I ask the guy behind the counter to show me what kind of handguns they have. It’s all the same stuff as the rest. I look up at him and tell him I need something special. He squints at me. He tells me to follow him. We go into a back room and down a flight of stairs. We enter the basement. The room is lined with shelves of strange objects. The man pulls a handgun off of one of the shelves. He sets it down on a table in front of me.

It’s a model I don’t recognize. “Smith and Wesson Model EO-11 C.S.” It looks like my .38 special. It’s distinctly different somehow. He tells me that this will guarantee that the job gets done. I ask him how. He doesn’t tell me. He sets down a contract in front of me. I try to read the fine print. I can’t read it. I can’t focus on it. The words are in English and perfectly legible but I can’t read it. I ask him to read it to me. He refuses. I’m too desperate for help to care. I sign the contract. In the background I hear a group of men talking. One of them puts something in his hat and it disappears. Another opens his mouth and breathes a small flickering flame. Another has a void as black as the night for a face. They’re all spirits.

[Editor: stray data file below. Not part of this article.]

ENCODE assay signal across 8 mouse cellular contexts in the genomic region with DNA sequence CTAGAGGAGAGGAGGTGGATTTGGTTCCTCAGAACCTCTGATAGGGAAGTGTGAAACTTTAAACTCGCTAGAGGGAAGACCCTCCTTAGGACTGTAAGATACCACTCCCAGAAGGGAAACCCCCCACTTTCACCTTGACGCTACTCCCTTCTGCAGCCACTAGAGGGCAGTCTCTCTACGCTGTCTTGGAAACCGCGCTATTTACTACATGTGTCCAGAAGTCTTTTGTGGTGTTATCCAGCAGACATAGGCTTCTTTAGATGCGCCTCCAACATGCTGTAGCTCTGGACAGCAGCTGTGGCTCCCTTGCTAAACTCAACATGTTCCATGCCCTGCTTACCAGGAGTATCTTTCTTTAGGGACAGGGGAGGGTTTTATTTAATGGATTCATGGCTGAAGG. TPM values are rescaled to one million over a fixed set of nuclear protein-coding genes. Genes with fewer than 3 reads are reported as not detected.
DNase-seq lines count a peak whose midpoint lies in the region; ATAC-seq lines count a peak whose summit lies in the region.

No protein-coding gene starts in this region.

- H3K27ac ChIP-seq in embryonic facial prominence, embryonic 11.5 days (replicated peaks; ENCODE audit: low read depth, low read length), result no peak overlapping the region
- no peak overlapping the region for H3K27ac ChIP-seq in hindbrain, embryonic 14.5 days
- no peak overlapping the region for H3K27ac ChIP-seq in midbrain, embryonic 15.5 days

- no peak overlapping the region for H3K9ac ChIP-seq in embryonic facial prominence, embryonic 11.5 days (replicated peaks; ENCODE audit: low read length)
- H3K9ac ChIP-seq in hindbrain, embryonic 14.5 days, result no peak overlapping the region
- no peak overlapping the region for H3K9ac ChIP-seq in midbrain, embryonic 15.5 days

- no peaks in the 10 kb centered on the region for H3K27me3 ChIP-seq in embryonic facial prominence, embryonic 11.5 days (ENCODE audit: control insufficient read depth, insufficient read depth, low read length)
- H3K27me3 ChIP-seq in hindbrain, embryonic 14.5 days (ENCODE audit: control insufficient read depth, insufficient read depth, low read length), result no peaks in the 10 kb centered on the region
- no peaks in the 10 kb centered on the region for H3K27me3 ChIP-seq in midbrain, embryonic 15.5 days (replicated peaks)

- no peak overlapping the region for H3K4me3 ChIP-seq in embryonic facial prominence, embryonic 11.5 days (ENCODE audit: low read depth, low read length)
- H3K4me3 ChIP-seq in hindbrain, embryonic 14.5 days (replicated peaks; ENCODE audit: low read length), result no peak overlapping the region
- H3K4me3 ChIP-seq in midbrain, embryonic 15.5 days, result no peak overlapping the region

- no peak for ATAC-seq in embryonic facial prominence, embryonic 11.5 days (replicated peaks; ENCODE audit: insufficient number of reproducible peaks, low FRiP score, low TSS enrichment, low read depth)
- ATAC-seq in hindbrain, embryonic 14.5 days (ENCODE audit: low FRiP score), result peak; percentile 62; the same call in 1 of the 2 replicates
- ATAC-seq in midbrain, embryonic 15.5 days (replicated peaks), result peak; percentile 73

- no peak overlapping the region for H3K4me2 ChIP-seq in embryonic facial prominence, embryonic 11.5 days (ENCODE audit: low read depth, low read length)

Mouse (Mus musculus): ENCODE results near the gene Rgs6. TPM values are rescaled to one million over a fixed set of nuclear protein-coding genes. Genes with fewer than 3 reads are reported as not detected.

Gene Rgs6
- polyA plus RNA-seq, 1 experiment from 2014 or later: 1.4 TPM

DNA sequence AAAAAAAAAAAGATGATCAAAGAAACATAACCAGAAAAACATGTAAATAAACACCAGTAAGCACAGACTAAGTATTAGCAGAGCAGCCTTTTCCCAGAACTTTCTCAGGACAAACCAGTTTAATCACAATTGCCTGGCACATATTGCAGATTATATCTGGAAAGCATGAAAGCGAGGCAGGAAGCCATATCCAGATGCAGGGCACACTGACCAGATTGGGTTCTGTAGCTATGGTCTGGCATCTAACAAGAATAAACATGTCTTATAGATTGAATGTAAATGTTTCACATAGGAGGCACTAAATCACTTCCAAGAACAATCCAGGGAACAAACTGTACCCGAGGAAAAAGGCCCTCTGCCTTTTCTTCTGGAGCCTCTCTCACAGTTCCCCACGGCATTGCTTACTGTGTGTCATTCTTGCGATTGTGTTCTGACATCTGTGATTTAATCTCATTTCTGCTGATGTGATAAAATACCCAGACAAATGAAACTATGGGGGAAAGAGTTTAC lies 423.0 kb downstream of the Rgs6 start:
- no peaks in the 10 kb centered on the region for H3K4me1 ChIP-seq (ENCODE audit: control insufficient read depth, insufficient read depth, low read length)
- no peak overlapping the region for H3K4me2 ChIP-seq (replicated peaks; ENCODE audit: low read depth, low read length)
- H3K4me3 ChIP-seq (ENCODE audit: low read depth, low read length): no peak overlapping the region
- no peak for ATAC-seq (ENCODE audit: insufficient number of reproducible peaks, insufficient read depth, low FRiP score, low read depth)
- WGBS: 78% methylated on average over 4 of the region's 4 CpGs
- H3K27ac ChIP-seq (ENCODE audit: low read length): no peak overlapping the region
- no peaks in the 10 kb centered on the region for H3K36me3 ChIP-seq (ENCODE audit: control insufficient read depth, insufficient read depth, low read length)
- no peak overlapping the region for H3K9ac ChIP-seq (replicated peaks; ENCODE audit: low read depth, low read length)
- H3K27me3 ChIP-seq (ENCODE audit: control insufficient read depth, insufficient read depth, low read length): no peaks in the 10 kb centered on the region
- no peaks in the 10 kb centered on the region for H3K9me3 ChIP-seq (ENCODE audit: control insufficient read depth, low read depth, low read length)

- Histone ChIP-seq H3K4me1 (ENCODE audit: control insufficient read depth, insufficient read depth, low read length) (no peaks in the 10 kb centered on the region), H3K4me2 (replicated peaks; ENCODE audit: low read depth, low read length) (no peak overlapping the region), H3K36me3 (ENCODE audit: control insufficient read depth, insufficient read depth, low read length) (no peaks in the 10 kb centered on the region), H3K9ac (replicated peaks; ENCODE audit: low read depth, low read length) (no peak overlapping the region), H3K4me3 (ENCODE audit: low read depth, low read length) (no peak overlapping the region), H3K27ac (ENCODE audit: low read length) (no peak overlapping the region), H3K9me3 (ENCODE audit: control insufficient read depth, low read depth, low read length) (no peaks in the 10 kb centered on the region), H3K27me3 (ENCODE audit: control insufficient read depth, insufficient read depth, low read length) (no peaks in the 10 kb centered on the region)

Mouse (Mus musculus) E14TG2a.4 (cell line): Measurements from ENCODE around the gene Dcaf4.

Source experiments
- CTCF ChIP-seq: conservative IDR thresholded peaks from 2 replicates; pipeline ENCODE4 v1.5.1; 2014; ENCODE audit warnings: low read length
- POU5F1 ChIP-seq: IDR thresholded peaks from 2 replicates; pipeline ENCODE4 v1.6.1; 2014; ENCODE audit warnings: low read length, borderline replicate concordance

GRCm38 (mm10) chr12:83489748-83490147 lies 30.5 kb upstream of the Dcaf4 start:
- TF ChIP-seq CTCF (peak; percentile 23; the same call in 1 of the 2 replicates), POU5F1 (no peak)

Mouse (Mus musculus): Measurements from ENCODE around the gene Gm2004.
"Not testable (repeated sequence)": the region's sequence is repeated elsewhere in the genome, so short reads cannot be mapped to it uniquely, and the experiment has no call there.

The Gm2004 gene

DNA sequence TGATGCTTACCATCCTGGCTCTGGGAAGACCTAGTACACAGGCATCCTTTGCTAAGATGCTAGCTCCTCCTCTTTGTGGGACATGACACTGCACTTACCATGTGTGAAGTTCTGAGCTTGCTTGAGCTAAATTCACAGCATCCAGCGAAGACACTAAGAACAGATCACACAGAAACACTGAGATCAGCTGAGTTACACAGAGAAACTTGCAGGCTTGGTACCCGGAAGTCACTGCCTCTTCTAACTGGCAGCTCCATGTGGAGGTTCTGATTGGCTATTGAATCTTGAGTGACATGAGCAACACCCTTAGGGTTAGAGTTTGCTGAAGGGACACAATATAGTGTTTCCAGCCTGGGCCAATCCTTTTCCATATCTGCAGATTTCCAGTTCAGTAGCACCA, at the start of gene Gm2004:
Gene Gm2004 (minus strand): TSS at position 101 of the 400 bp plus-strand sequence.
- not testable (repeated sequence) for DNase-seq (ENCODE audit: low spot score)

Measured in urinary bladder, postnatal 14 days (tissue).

There’s a gun in my pocket.

It’s almost five o’clock. They all leave at six. I am running out of time. I don’t even notice it. They deal me another hand of cards. I’ve doubled my money but Jake is on a winning streak. I can’t figure him out. No tell. Perfect poker face. Betting pattern just irregular enough to throw me off. I haven’t even found a time to kill him. I still haven’t killed him. I’m running out of time and I haven’t killed him. I go to the bathroom.

I look at myself in the mirror. My eyes are racing. My heart beats faster and faster. My hands tremble. I wash my face with cold water. It doesn’t help. My stomach churns. I consider vomiting. I swallow it. I take deep breaths. They don’t help. This is all so wrong. This is so unlike me. What am I doing here.

I joined the force to try to help clean the streets. Clean up the neighborhoods. Let people walk into a bank without worrying about being robbed. How’d that turn out. How did that turn out you dumb fucking asshole. Look at yourself. You look like shit. You basically work for the mafia now. You do work for the mafia now. Stop pretending that’s not what this is. It’s a mob hit. Doesn’t matter if there’s cocaine or not. You still think there’s chivalry to be had. There isn’t. No. Maybe there is. Shoot him in the leg or the gut. Arrest him afterwards. Fuck. God. Do your job. I’ll just do my job. That’s all this is. All it ever was. Just following orders. I walk back to the table. I put my hand in my pocket.

There’s a gun in my pocket.